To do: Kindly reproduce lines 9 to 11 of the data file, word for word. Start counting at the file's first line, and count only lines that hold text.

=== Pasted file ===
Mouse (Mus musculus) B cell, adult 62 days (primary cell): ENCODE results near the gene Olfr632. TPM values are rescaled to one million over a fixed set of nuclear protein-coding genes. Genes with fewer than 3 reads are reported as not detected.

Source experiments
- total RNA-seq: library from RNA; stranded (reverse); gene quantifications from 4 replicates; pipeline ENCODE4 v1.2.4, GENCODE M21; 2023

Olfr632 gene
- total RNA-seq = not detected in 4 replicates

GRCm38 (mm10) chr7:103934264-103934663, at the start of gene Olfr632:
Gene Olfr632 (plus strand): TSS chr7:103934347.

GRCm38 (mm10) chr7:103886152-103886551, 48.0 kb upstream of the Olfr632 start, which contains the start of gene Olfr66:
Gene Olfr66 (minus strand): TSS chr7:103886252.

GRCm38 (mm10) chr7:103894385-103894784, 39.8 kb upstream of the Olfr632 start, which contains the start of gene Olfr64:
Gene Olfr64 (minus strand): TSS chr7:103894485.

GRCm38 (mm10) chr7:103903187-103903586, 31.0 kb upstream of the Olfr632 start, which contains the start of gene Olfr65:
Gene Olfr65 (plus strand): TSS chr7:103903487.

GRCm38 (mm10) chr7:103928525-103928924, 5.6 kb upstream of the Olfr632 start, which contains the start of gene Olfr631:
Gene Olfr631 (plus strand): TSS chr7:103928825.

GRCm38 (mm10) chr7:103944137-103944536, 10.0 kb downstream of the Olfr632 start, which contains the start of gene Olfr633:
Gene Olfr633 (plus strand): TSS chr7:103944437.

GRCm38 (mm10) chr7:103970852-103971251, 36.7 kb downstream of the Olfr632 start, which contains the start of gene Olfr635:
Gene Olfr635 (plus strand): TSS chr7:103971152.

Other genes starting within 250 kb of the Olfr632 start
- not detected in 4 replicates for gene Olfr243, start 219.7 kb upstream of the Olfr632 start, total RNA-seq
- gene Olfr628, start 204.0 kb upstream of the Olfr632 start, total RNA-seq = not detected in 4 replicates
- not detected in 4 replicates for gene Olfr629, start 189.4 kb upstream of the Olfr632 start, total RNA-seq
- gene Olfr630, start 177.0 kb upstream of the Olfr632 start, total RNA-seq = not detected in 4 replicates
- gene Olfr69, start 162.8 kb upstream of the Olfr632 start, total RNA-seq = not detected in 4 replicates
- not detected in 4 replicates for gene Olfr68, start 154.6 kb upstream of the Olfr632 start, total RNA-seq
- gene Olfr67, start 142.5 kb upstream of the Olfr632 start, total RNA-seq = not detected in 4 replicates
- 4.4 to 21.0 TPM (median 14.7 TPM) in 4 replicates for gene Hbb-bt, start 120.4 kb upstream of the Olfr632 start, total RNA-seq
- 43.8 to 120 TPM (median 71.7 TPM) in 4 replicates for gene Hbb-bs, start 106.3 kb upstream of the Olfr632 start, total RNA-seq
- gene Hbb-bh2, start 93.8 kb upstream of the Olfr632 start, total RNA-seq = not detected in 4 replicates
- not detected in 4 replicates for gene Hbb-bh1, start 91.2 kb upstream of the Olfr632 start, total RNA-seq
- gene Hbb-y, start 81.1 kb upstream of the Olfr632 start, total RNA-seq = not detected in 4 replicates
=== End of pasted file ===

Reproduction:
Gene Olfr66 (minus strand): TSS chr7:103886252.

GRCm38 (mm10) chr7:103894385-103894784, 39.8 kb upstream of the Olfr632 start, which contains the start of gene Olfr64:
Gene Olfr64 (minus strand): TSS chr7:103894485.